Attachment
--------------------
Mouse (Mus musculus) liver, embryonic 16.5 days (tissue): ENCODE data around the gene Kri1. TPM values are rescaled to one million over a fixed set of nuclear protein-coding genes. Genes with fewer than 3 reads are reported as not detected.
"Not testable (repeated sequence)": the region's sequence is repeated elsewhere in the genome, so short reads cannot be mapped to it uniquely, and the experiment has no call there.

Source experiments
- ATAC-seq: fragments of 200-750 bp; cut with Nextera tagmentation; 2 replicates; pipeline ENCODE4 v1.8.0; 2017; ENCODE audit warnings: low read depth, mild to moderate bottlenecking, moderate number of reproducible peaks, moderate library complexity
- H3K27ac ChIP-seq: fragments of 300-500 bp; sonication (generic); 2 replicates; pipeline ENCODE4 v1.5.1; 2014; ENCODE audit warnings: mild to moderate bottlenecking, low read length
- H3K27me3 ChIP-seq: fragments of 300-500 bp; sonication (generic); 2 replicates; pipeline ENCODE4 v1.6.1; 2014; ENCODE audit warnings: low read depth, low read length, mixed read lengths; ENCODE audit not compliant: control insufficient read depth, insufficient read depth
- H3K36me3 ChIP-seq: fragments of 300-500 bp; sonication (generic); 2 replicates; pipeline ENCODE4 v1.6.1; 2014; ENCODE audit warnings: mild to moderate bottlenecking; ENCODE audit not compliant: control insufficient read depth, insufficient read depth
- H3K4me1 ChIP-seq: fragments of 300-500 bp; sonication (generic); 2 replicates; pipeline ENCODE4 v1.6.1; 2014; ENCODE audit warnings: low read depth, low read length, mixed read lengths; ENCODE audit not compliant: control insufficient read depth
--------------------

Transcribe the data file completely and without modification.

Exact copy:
Mouse (Mus musculus) liver, embryonic 16.5 days (tissue): ENCODE data around the gene Kri1. TPM values are rescaled to one million over a fixed set of nuclear protein-coding genes. Genes with fewer than 3 reads are reported as not detected.
"Not testable (repeated sequence)": the region's sequence is repeated elsewhere in the genome, so short reads cannot be mapped to it uniquely, and the experiment has no call there.

Source experiments
- ATAC-seq: fragments of 200-750 bp; cut with Nextera tagmentation; 2 replicates; pipeline ENCODE4 v1.8.0; 2017; ENCODE audit warnings: low read depth, mild to moderate bottlenecking, moderate number of reproducible peaks, moderate library complexity
- H3K27ac ChIP-seq: fragments of 300-500 bp; sonication (generic); 2 replicates; pipeline ENCODE4 v1.5.1; 2014; ENCODE audit warnings: mild to moderate bottlenecking, low read length
- H3K27me3 ChIP-seq: fragments of 300-500 bp; sonication (generic); 2 replicates; pipeline ENCODE4 v1.6.1; 2014; ENCODE audit warnings: low read depth, low read length, mixed read lengths; ENCODE audit not compliant: control insufficient read depth, insufficient read depth
- H3K36me3 ChIP-seq: fragments of 300-500 bp; sonication (generic); 2 replicates; pipeline ENCODE4 v1.6.1; 2014; ENCODE audit warnings: mild to moderate bottlenecking; ENCODE audit not compliant: control insufficient read depth, insufficient read depth
- H3K4me1 ChIP-seq: fragments of 300-500 bp; sonication (generic); 2 replicates; pipeline ENCODE4 v1.6.1; 2014; ENCODE audit warnings: low read depth, low read length, mixed read lengths; ENCODE audit not compliant: control insufficient read depth